He is cousin of Moqtada Al Sadr, undisputed leader of Iraq’s Shiite community
Published: April 05, 2022 15:39Sami Moubayed, Correspondent
Damascus: Before last year’s October elections, Iraqi MP Hakem Al Zameli warned: “If the premiership goes to any other than the Sadrist movement (which he represents in parliament), it means that the elections are rigged.”
Last month, his boss and patron Moqtada Al Sadr put those words to action, nominating his cousin and in-law, Jaafar Al Sadr, to replace the incumbent prime minister, Mustafa Al Kadhimi.
That was made possible after Al Sadr’s coalition, Sairioun, swept Iraq’s parliamentary elections in October 2021, winning the lion’s share of seats (73 out of 329). Al Sadr’s first move was making Zameli first deputy speaker of the Iraqi Parliament. Second on his target list is naming a Sadrist as Iraq’s new premier.
Since debuting on the Iraqi scene after the toppling of Saddam Hussein’s regime back in 2003, Al Sadr has gone from one milestone to another, establishing himself as the undisputed leader of Iraq’s Shiite community.
Starting out as a militia leader leading an insurgency against US forces, he shifted from bullets to ballots, taking part in every parliamentary election, which gave him representation both on the cabinet of ministers and in the Chamber of Deputies.
For 19 years, he has had the final say on naming and firing Iraqi premiers, the last among whom was Al Kadhimi, who came to office with Sadr’s blessing in May 2020.
But he has now taken that ambition a step further, wanting to secure the premiership for his cousin, Jaafar.
If he makes it to the job, Jaafar would be Iraq’s seventh premier since 2003. Previously, a relative of Moqtada and Jaafar, Sayyed Mohammad Hasan Al Sadr, had served as prime minister under the Iraqi monarchy from January to June 1948.
Who is Jaafar Al Sadr?
Born in December 1970, the 52-year-old Jaafar is the son of Mohammad Baqir Al Sadr, a ranking Shiite cleric who was arrested, tortured, and executed by Saddam back in 1980.
Jaafar’s father was the spiritual founder of the Dawa Party, which led the Shiite underground against Saddam, often with material and political support from Iran. It produced three of Iraq’s post-Saddam premiers, Ebrahim Al Jaafari (2005-2006), Nouri Al Maliki (2006-2014), and Haidar Abadi (2014-2018).
Jaafar studied under Ayatollah Mohammad Sadeq Al Sadr and in 1999, moved to Iran to study Islamic theology, then to Najaf, before obtaining an MA in sociology from the Lebanese University in Beirut. Briefly in 1998, he was arrested by Saddam, serving six months in jail.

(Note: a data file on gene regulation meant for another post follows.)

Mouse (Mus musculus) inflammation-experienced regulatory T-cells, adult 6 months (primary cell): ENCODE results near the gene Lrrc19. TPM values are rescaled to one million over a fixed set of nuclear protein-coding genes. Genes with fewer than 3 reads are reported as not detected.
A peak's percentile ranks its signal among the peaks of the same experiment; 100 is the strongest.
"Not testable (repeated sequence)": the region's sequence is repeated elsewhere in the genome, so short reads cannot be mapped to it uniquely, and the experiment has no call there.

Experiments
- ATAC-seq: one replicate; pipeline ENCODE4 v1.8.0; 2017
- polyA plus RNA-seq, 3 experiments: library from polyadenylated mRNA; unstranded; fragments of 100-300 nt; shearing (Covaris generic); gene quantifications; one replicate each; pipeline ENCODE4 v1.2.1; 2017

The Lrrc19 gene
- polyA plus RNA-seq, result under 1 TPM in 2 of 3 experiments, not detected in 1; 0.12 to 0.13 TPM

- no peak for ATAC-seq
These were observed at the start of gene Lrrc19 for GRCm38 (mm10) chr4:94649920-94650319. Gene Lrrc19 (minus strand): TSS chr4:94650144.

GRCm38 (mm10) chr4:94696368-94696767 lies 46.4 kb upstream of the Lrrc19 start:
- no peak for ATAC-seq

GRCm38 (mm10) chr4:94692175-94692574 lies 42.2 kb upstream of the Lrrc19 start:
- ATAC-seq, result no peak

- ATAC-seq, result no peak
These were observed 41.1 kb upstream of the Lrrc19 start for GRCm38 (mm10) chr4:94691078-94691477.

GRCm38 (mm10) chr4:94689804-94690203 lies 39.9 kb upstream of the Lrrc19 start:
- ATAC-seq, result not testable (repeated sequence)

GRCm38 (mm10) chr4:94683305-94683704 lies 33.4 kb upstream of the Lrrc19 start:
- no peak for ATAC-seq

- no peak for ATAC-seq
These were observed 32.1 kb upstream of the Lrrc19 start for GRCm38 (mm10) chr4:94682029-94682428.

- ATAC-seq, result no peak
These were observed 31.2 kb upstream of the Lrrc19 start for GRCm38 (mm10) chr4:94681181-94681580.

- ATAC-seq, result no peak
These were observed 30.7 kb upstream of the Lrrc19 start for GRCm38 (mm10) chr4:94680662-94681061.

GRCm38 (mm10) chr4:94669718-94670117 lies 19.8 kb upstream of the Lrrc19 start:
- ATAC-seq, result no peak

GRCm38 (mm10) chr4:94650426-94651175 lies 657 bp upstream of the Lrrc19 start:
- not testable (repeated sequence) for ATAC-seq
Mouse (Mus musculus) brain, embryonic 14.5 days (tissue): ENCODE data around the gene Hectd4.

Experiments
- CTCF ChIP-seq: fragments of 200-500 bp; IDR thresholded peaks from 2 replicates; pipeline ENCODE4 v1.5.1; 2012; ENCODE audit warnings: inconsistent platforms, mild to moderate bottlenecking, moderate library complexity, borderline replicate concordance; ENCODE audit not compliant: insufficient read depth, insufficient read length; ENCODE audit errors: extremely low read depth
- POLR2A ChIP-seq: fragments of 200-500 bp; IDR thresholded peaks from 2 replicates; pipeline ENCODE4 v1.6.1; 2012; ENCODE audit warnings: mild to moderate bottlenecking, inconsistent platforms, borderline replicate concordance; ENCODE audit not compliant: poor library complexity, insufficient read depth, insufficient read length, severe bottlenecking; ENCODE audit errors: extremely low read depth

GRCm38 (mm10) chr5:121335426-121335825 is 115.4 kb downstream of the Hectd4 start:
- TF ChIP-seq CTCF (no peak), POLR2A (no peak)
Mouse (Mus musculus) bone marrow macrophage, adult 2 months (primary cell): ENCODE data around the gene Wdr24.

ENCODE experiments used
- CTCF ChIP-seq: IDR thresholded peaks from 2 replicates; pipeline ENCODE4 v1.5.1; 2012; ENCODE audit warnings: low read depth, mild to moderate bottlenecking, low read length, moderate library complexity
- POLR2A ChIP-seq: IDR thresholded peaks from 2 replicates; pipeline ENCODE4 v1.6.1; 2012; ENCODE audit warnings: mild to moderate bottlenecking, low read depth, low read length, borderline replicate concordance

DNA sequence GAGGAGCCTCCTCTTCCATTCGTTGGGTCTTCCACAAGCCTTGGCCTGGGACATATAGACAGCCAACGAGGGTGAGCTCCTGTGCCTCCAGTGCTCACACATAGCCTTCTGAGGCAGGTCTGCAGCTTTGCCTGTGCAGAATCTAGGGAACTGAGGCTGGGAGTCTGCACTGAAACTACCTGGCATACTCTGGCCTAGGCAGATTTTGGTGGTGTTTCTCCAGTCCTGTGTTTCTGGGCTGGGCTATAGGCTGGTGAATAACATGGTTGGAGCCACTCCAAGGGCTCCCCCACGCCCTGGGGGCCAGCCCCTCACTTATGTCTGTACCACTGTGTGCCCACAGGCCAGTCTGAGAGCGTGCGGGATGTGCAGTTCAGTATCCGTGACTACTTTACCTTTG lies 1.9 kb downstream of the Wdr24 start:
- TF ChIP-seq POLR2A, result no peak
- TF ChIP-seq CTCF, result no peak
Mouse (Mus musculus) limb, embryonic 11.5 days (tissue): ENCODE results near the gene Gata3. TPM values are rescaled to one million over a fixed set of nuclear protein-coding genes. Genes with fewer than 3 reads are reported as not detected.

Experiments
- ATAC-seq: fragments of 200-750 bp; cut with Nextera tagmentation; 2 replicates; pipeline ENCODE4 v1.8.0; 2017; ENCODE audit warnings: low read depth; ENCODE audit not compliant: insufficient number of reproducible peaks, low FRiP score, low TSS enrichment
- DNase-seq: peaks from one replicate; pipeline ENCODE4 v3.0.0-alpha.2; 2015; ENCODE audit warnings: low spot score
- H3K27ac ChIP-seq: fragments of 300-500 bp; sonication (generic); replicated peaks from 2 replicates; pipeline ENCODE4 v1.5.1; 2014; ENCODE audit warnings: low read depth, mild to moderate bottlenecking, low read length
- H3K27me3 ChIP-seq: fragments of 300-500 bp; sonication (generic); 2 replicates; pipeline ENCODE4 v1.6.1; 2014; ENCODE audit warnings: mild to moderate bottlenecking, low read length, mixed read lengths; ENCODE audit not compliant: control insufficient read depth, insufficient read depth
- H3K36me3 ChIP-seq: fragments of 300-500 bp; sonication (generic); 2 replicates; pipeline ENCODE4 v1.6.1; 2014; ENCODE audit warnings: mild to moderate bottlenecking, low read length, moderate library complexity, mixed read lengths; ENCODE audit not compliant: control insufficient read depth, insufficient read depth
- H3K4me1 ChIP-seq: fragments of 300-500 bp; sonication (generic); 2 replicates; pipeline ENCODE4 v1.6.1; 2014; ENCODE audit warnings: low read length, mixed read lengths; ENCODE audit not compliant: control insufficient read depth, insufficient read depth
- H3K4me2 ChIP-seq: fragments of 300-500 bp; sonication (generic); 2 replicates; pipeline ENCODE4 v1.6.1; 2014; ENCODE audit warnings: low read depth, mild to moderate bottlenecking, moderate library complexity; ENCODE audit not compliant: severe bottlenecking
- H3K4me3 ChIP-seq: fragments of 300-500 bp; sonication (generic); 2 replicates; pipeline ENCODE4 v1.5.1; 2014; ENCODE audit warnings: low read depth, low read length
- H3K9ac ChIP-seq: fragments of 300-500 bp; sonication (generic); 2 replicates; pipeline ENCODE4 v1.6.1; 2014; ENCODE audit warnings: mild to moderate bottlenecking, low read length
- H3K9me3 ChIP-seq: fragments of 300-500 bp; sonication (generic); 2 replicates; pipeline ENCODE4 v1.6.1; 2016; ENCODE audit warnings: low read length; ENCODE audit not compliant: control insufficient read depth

In 2009, Jaafar became adviser to Iraqi president Jalal Talbani, one year before being elected to the Iraqi Chamber on the State of Law Coalition list, headed by then-Prime Minister Nouri Al Malki. In February 2011, he stepped down from Parliament, protesting “patronage and cronyism” in Iraq.
In April 2019, he became head of the department of international organisations at the Iraqi Foreign Ministry, before being appointed ambassador to London in October 2019.
He famously refused to join his father’s Dawa Party, arguing that after studying Islam he became convinced that religion and politics should be separated. Technically, he is a political independent, unaffiliated with any of the leading political parties.
Hurdles and challenges
Moqtada Al Sadr’s Sairoun bloc supports him, and so does his former boss, Nouri Al Maliki. The Coordination Framework of Iran-backed Shiite parties have not objected to his nomination, although it is an open secret that they were pushing for one of their own leaders, ex-Prime Minister Haidar Abadi, as Iraq’s next premier.
Most of the parties within the Coordination Framework, like Asa’ib Ahl Al Haq, Iraqi Hezbollah, and the Popular Mobilisation Units (PMU) hold Jaafar’s father in high esteem.
During a rare 2010 interview, Jaafar Al Sadr said that he does not believe in a religious state, nor in the Vilayet Al Faqih (Guardianship of Islamic jurist) system that has ruled Iran since 1979. He called instead for a civil government in Iraq, “closer to the British and German models.”
When asked about his relationship with Moqtada Al Sadr, Jaafar replied: “I have a lot of respect for him for his brave, patriotic stances, especially with regard to foreign presence.”
For him to become premier, Jaafar needs a majority vote in Parliament, or support of 165 out of 329 MPs. His cousin’s bloc will back him fully, and so will their allies in the Kurdistan Democratic Party (31 seats) and the Taqadum Party of Parliament Speaker Mohammad Al Halbousi (37 seats).
That’s still not enough to make him premier, however, meaning that Moqtada Al Sadr will have to reach out to heavyweight Shiite parties from the Coordination Framework, to secure his cousin’s appointment.
Al Maliki’s 33-man bloc will certainly help tip the balance in his favour, so will the Fateh Alliance of Hadi Al Ameri, who controls 17 seats in Parliament.
“He is acceptable by all Iraqi factions because of his father’s legacy,” said Harry Istepanian, an independent economic analyst and senior Fellow at the Iraqi Energy Institute.
Speaking to Gulf News, Istepanian explained that should Jaafar assume the premiership, “many doubt that he will stay in the position until the end of his term.”
Istepanian said: “He will inherit many unresolved issues with the Iranian backed militias, and most seriously the high unemployment rate among the youth and Iraq’s broken economy. His biggest mistake would be appointing unqualified ministers to satisfy the tripartite alliance that brought him to power. It will end his political career.”